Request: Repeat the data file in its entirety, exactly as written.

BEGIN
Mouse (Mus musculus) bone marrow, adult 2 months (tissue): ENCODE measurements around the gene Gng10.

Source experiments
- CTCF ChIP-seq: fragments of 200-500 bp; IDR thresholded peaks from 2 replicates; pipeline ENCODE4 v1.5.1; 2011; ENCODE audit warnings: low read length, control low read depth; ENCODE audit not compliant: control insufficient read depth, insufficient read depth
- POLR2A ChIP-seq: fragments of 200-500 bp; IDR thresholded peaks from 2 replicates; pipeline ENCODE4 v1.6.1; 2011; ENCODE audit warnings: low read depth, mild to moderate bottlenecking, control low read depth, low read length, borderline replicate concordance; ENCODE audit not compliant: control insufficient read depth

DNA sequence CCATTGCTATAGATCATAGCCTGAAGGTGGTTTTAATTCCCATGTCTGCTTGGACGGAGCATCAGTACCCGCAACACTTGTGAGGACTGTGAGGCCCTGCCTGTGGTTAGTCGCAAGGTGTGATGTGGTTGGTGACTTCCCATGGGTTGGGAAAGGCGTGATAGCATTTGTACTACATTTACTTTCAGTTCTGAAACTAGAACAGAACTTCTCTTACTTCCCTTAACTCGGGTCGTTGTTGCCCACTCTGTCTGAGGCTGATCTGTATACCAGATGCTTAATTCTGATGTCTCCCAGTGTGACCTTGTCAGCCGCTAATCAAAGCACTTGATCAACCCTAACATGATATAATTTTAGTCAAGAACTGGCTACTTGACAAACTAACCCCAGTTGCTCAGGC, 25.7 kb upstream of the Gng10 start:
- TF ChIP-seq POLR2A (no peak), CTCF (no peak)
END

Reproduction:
Mouse (Mus musculus) bone marrow, adult 2 months (tissue): ENCODE measurements around the gene Gng10.

Source experiments
- CTCF ChIP-seq: fragments of 200-500 bp; IDR thresholded peaks from 2 replicates; pipeline ENCODE4 v1.5.1; 2011; ENCODE audit warnings: low read length, control low read depth; ENCODE audit not compliant: control insufficient read depth, insufficient read depth
- POLR2A ChIP-seq: fragments of 200-500 bp; IDR thresholded peaks from 2 replicates; pipeline ENCODE4 v1.6.1; 2011; ENCODE audit warnings: low read depth, mild to moderate bottlenecking, control low read depth, low read length, borderline replicate concordance; ENCODE audit not compliant: control insufficient read depth

DNA sequence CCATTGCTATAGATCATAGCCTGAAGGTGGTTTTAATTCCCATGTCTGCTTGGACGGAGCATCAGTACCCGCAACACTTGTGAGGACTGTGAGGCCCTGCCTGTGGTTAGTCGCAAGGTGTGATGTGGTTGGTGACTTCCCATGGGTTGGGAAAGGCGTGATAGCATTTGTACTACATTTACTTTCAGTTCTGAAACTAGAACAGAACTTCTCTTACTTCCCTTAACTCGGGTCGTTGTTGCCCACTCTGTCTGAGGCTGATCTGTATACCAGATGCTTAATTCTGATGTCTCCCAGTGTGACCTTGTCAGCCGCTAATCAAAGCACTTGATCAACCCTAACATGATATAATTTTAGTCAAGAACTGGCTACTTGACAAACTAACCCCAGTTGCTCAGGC, 25.7 kb upstream of the Gng10 start:
- TF ChIP-seq POLR2A (no peak), CTCF (no peak)